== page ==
In the
context of the challenge to raise standards in mathematics in schools in
England the word ‘mastery’ has recently become prominent in the vocabulary of
the English mathematics curriculum (NCTEM, 2014, www.ncetm.org.uk/public/files/19990433).
It is reassuring to note that the way in which the word ‘mastery’ is being used
is entirely consistent with the approach to children’s learning of mathematics
that I have promoted in my own writing.

Mastery
is seen as children developing fluency in mathematics alongside a deep
understanding of mathematical ideas and processes. So, for example, teaching
approaches for mastery should ‘foster deep conceptual and procedural knowledge’
and ‘exercises are structured with great care to build deep conceptual
knowledge alongside developing procedural fluency’ (op.cit.). This is a key
principle in teaching mathematics to young children: that mastery of the
subject is not achieved simply by repeated drill in various procedures.
Instead, the focus is on the development of understanding of mathematical
structures and on making connections.

Making
connections in mathematics – a recurring theme in all my books – ensures that
‘what is learnt is sustained over time, and cuts down the time required to
assimilate and master later concepts and techniques’ (op.cit.). Nearly all
mathematical concepts and principles occur and can be applied in a wide range
of contexts and situations. Because of this, the deeper understanding central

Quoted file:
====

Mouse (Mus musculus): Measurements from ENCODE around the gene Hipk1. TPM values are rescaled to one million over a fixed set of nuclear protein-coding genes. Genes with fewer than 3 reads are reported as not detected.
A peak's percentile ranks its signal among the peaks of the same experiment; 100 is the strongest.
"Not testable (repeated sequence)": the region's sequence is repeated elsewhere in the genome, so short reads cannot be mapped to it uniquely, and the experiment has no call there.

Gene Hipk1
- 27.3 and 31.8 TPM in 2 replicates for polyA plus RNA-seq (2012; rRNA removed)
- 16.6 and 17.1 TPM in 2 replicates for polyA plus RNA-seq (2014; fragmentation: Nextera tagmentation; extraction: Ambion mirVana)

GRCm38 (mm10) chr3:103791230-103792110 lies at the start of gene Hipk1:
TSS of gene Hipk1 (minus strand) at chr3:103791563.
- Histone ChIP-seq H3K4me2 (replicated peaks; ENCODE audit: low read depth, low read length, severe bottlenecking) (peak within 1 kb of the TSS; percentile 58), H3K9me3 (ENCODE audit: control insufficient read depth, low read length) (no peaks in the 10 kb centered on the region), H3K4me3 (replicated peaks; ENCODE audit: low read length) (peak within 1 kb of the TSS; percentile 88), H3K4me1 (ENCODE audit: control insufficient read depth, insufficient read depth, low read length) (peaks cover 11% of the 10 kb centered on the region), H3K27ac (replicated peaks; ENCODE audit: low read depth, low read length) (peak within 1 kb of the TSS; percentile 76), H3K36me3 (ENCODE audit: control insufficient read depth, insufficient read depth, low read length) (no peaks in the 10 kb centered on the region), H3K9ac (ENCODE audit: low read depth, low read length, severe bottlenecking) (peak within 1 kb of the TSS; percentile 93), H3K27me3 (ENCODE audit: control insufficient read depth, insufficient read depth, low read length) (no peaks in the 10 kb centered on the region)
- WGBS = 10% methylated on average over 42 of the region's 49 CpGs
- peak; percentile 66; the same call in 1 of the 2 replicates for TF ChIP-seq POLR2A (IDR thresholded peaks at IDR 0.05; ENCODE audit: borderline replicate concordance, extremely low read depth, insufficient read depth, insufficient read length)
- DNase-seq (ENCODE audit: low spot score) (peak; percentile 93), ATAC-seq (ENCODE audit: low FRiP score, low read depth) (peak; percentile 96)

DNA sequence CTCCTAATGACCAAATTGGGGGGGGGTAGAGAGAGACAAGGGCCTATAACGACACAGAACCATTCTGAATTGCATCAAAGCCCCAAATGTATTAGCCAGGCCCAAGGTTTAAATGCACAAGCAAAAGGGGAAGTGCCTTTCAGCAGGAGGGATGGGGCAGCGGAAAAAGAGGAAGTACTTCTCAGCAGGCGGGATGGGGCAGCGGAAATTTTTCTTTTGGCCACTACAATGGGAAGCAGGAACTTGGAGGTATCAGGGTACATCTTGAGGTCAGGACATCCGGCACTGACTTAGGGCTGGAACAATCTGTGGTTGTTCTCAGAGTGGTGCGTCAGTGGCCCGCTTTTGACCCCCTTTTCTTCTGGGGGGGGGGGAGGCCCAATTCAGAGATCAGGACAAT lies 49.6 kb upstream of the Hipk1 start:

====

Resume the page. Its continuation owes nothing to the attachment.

to mastery in mathematics is facilitated by a wide variation in the experiences
that embody mathematical ideas.

For
example, mastery of the 5-times multiplication table by Year 2 children is not
just a matter of memorizing a chant that begins ‘one five is five, two fives
are ten …’ – although that is part of it. It would also involve, for example:

· connecting each result in the table with a collection of 5p coins
and the total value;

· articulating the pattern of 5s and 0s in the units position in the
odd and even multiples of 5;

· explaining how to get from 4 fives to 8 fives by doubling;

· explaining how to get from 6 fives to 7 fives by adding 5;

· counting in steps of five along a counting stick;

· knowing that, say, ‘3 fives are fifteen’ is what you use for the
cost of 3 books at £5 each;

· constructing patterns with linked cubes that show 1 set of five, 2
sets of five, and so on;

· filling in the missing number in number sentences like ‘6 × □ = 30’.

To teach
for this kind of mastery teachers themselves need a deep structural
understanding of mathematics, an awareness of the range and variety of
situations in which a mathematical concept or principle can be experienced, and
confidence in exploring the connections that are always there to be made in
understanding mathematics. Any teachers looking for this? I can recommend one or
two books.

Hi,

ReplyDeleteWhich books would you recommend..?

Thank you!!

Thanks for asking ... but I assumed that it would be obvious that I had in mind my own books! Mathematics Explained for Primary Teachers and Understanding Mathematics for Young Children. Details available on my blog site.

ReplyDelete